Tags: uuencoding

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# Me Me

## Description

> You, you want to solve this?

Attached is a file without extension named enc.

## Solution

file enc tells us the file is simple ASCII text. Let's have a look at it with cat enc.


egin 664 uhuh
B5!.1PT*&@H-24A$4@,@#?"8"SBYR]7-21T(KLX< Z01G04U!"QCPO\804)<$A9<P$G0!)T=YF'W@#DV241! (a lot of similar lines) !U5?Q<J1(TWDLF1PP>Y0'+D\$$ND!PY?)+)$<.'^0"R9'#![E<N3P02Z0
'#E\DLD1PX?Y+)D<,32OT?.O_;P\N2STP245.1*Y"8((

nd


It seems that the first column of the file is missing as we don't have the b in begin nor the e in end. We Google the first line and find this is a [uuencoded](https://en.wikipedia.org/wiki/Uuencoding) file.

Let's look in detail at the specification. To encode a text from ASCII to uuencode:
- group bytes 3 by 3
- convert them to binary (24 bits)
- split those 24 bits into 4 groups of 6 bits each
- add 32 to each value
- output the ASCII of those numbers.

So 4 characters in uuencode correspond to 3 ASCII characters. Moreover, a line in uuencode is formatted as follow:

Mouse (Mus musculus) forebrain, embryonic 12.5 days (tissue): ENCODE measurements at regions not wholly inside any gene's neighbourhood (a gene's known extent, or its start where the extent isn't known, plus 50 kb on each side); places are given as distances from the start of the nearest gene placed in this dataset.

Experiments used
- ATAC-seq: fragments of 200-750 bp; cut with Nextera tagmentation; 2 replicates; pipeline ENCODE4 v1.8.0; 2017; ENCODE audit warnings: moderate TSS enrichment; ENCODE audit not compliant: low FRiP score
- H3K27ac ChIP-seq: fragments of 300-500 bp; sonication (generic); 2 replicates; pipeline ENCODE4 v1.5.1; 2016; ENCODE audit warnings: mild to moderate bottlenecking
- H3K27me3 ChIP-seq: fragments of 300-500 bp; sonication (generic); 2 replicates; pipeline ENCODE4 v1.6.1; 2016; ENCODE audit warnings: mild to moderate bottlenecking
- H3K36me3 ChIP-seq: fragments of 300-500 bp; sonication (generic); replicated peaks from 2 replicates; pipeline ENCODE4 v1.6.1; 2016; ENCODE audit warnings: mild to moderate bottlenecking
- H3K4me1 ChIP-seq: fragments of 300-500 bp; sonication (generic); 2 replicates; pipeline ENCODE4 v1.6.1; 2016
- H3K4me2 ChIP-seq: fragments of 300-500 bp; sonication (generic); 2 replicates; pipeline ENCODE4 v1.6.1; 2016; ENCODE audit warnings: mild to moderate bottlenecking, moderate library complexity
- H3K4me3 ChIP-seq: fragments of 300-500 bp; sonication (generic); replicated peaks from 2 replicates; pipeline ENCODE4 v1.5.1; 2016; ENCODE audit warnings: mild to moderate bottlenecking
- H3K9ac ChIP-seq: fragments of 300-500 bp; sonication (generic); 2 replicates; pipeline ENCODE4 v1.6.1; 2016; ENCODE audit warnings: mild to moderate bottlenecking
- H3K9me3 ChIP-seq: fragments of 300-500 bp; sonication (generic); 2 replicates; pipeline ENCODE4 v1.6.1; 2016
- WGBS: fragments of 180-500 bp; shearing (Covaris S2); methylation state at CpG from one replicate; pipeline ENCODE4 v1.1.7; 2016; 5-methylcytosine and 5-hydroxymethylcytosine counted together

<length><formatted string><newline>


with <length> being a single character representing the length of the ASCII string, encoded as uuencode.

In our file, each line except the last one is 60 charachters long, which corresponds to 45 ASCII characters. This corresponds to character M in ASCII (45 + 32 is the ASCII code of M).

So we just need to add an M to each line of our file. We do this with a Python script, and then we manually change the first and last line (begin and end).

Finally, we decode the file using Python:

python
import uu
uu.decode('enc_filled', 'enc_decoded')


By using file on enc_decoded, we see this is a PNG file.

![meme](../images/meme.png)

Flag: DawgCTF{uhuhenc0d3d}

Original writeup (https://github.com/apoirrier/CTFs-writeups/blob/master/Dawg2020/Misc/MeMe.md).